The effects of an appreciation of the deutsche mark are traced with the help of a computable general equilibrium model under alternative structural policy scenarios. In the first scenario, characterized by severe structural rigidities, the contractionary effects of exchange rate appreciation dominate the expansionary effects, so that gross domestic product and employment fall and the external surplus declines only slightly. In the alternative case of free movement of goods, services, and factors, the expansionary effects of the appreciation become more prominent as supply and demand respond much more readily to the relative price changes. [JEL 431]
When efforts to redress the international economic imbalances among major industrial countries began in 1985, the emphasis was on macroeconomic policies and exchange rate changes. With the room for maneuver in these policy areas diminishing and the adjustment being far from complete, however, the focus has recently shifted to structural policies. With regard to the Federal Republic of Germany in particular, the view has gained strength that trade liberalization as well as deregulation of goods, services, and labor markets would make an important contribution to the external adjustment of this economy by increasing its responsiveness to the exchange rate changes that have already taken place.
The present paper seeks to examine this hypothesis by investigating the effects of structural rigidities and protectionist practices on the adjustment process in Germany. The analysis is conducted in the form of an illustrative quantitative exercise in which the effects of an exogenous appreciation of the deutsche mark are examined under different structural policies. The results of this investigation indicate that structural policy action, supported by macroeconomic policies consistent with the nominal targets of the German authorities’ medium-term economic strategy, would indeed facilitate external adjustment in an environment of higher growth, lower unemployment, and lower inflation. In the following section, several protectionist practices and rigidities that could be obstacles to adjustment are identified. Section II outlines an analytical framework for a quantitative analysis of the effects of these policies and rigidities on the German economy, and Section III presents the results of the illustrative exercise. Section IV discusses possible costs of adjustment to more liberal policies, and some concluding observations are made in Section V.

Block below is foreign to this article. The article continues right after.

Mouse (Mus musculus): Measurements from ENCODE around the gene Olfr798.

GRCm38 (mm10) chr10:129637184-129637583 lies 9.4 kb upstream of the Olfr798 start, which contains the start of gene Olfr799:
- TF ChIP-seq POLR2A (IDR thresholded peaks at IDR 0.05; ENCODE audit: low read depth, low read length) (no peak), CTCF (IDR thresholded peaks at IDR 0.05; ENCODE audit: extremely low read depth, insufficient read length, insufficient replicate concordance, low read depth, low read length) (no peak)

Armington, Paul S., “The Geographic Pattern of Trade and the Effects of Price Changes,” Staff Papers, International Monetary Fund (Washington), Vol. 16 (July 1969), pp. 176–199.
Burda, M.C., and J.D. Sachs, “Institutional Aspects of High Unemployment in the Federal Republic of Germany,” NBER Working Paper 2241 (Cambridge, Massachusetts: National Bureau of Economic Research, May 1987).
Dixon, Peter B., and others, ORANI—A Multisectoral Model of the Australian Economy (Amsterdam and New York: North-Holland, 1982).
Guitián, Manuel, “The Effects of Changes in the Exchange Rate on Output, Prices and the Balance of Payments.” Journal of International Economics (Amsterdam), Vol. 6 (1976), pp. 65–74.
Lächler, U., “The Elasticity of Substitution between Imported and Domestically Produced Goods in Germany,” Weltwirtschaftliches Archiv (Kiel), Vol. 121 (No. 1, 1985), pp. 74–96.
Mr. Mayer, an economist in the Central European Division of the European Department of the Fund, is a graduate of the University of Konstanz and the University of Kiel in the Federal Republic of Germany.
Guitián (1976) showed that this is likely to he the case when the share of the nontraded-goods sector in total output is smaller than that of the traded-goods sector.
Growth of GNP is given by
There are several impediments to labor mobility, both on the demand and on the supply side. On the demand side, laws enacted for the protection of employees have over time increased the costs of layoffs for companies, with the result that employers have become reluctant to hire even when their business outlook is improving; often they prefer to invest with a view to increasing the productivity of the existing work force to meet higher demand. On the supply side, relatively generous unemployment benefits and a deeply rooted regionalism have tended to discourage laid-off workers from bearing the adjustment costs associated with a change to a new industry, region, or both. See Burda and Sachs (1987).
Among the service industries listed in Table 2, only telecommunications and transportation were allocated to the traded-goods sector, given the potential (telecommunications) or actual (transportation) role of these industries in the international trade in services.
The telecommunications and transportation industries that were classified as traded-goods industries accounted for about 12 percent of the value added of this sector.
In the manner of Armington (1969), it is assumed that domestically produced goods and imported goods are imperfect substitutes.
Note that only sector 1 (basic goods) uses land as a productive factor.
The German input-output table has a “government sector” that creates the goods used by government. This sector is contained in the nontraded-goods sector of the model.
The Armington (1969) assumption implies that goods are differentiated by source of production. Thus, German exporters face a downward-sloping foreign demand curve.
Implicit in this treatment of import supply is the assumption that the rest of the world produces goods for the German market that are not complete substitutes for goods shipped to other markets. In other words, the Armington (1969) assumption also holds for import supply.
The assumption of zero pure profits implies that there are no undistributed profits. Rents to productive factors, however, are not excluded.